Teaching with Historic Places, from the National Park Service, offers lesson plans focused on transportation, immigration, and other geography topics. The Building of the Chesapeake and Ohio Canal, for example, is designed to help middle-school students learn about the role canals played in western expansion and the evolution of transportation.
GIS for K-12 Education, from the Environmental Systems Research Institute (ESRI), has information for teachers who want to use Geographic Information Systems (GIS) software in the classroom.
Geography for Early Childhood, from the U.S. Department of Education, is an online manual to help parents and caregivers teach geography to young children. Helping Your Child Learn Geography is for students in kindergarten through grade 5.
Global Education Resources, from the Peace Corps World Wise Schools program, has lesson plans, teacher guides, and information for global geography. The Peace Corps Kids World Challenge offers elementary students the opportunity to become an virtual Peace Corps volunteer and learn how to deal with real world issues facing communities around the world.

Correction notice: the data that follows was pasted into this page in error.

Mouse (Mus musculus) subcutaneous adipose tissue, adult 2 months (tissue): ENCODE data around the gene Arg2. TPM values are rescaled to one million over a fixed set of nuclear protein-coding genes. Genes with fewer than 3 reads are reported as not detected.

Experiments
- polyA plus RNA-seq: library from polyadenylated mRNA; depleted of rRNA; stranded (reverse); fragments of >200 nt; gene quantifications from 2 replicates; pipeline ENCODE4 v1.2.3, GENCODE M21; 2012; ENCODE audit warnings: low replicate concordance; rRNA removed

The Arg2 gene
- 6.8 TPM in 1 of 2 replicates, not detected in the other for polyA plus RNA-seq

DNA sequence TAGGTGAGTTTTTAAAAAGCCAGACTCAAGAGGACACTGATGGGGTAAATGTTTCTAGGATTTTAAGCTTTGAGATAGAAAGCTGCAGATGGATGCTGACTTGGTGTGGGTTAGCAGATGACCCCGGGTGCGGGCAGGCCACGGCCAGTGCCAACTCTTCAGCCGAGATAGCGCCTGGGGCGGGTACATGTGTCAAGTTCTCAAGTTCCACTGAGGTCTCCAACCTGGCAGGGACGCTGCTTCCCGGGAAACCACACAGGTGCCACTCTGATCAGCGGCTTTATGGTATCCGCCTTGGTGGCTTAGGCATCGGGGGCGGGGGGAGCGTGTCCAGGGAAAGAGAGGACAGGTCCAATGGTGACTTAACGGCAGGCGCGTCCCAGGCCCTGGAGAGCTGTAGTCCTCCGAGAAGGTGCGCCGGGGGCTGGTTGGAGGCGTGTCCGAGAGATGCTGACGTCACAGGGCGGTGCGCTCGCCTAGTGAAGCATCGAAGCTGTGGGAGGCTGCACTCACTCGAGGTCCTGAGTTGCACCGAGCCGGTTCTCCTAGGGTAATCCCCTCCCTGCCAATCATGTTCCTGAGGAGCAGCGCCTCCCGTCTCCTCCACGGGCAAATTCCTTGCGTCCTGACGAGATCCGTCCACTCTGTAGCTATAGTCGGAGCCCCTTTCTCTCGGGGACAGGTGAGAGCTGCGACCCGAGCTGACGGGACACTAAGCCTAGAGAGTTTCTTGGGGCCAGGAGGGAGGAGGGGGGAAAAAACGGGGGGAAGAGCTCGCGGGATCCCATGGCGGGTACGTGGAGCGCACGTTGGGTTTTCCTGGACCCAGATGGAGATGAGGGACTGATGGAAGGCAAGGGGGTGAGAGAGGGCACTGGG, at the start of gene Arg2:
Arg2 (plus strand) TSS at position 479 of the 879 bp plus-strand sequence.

Geogame, from Global Schoolhouse, asks students to research information about their community and create game clues. Other students then use maps, atlases, and reference materials to match location descriptions with city names.
GeoGlobe is a student-created site that includes several geography quiz games.
The ABC of Geography defines 1400 terms for high school students who are studying Geography or related subjects such as Earth Sciences.
National Geographic Giant Traveling Maps use physical movement and games to teach students place name geography, physical geography, and cultural geography as well as map reading skills. These gym-sized floor maps of Asia, Africa, and North America are available for loan, each accompanied by a set of ready-to-use activities as well as atlases, books, music, videos, and game materials.
WisconsinThe Wisconsin Geography Surf Report has many more geography links for you!
Last updated 4/21/2011